Did You Know?
Auto liability insurance is mandatory in order to operate a vehicle in the United States, and every state has specific coverage limits that you must meet. While meeting these minimum limits may be enough to get you on the road, they are often inadequate if you are involved in a serious accident. As such, you may want to consider raising your limits in order to secure the right protection.
The Problem with Minimum Coverage
Most states require drivers to carry basic liability coverage, which pays for injury and property damages if you are found at fault following an accident. These limits vary by state but can be as low as $10,000 per person or $20,000 per accident.
If you get into an accident, there’s a chance you could be sued. When this happens, minimum liability coverage may not be sufficient to cover the damages, and you could end up paying thousands of dollars out of your own pocket.
What’s more, if you cause an accident and your liability limits are too low to cover the expenses, the other party might go after your assets in court. To protect yourself, it’s important to think critically about how much coverage you need and to secure the proper limits.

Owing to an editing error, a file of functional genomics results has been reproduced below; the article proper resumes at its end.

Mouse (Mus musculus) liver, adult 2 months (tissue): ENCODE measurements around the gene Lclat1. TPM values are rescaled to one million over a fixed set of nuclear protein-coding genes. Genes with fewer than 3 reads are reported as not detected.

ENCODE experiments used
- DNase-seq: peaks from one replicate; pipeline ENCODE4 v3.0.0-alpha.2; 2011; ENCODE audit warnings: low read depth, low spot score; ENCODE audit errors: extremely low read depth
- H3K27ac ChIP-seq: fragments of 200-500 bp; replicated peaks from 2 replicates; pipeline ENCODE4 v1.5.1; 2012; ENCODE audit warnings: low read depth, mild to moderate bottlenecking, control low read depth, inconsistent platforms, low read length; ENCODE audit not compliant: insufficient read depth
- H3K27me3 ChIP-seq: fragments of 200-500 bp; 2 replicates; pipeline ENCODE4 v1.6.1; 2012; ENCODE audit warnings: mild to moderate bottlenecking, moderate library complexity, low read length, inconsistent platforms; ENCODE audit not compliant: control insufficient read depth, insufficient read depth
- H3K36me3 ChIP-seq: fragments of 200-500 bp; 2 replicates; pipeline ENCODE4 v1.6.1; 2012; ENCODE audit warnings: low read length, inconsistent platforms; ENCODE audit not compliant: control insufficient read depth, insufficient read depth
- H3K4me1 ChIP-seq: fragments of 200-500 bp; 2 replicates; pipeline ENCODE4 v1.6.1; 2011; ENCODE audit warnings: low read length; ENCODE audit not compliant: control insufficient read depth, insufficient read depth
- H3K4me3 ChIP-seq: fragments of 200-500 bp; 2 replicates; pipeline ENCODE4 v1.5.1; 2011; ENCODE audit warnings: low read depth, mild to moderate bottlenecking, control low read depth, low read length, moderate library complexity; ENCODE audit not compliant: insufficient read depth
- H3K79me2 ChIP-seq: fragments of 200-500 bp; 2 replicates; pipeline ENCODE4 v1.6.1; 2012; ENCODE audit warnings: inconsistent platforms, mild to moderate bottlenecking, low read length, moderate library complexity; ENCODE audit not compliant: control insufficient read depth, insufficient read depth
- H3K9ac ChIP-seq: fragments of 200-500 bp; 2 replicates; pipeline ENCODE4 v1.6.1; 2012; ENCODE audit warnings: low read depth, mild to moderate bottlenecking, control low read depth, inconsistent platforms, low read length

How Much Auto Insurance Should I Carry?
While it can be tempting to simply pay the lowest amount possible for auto insurance, doing so can leave you exposed to serious financial risks. In general, it’s recommended that you carry more than the minimum coverage unless you are driving an older car with little value and have no assets to protect.
The higher you set your coverage limits and the lower you set your deductibles, the less you’ll pay out of pocket after a claim. You will need to determine how much you can comfortably afford when setting your coverage limits and deductibles.
Raising your limits and paying a little more each month will allow you to get the most out of your investment.
Customize Your Policy
When it comes to auto insurance, you have many options. Contact us today to discuss different ways to customize auto insurance policies, including adjusting collision, comprehensive, medical expenses, and underinsured/uninsured motorists coverage.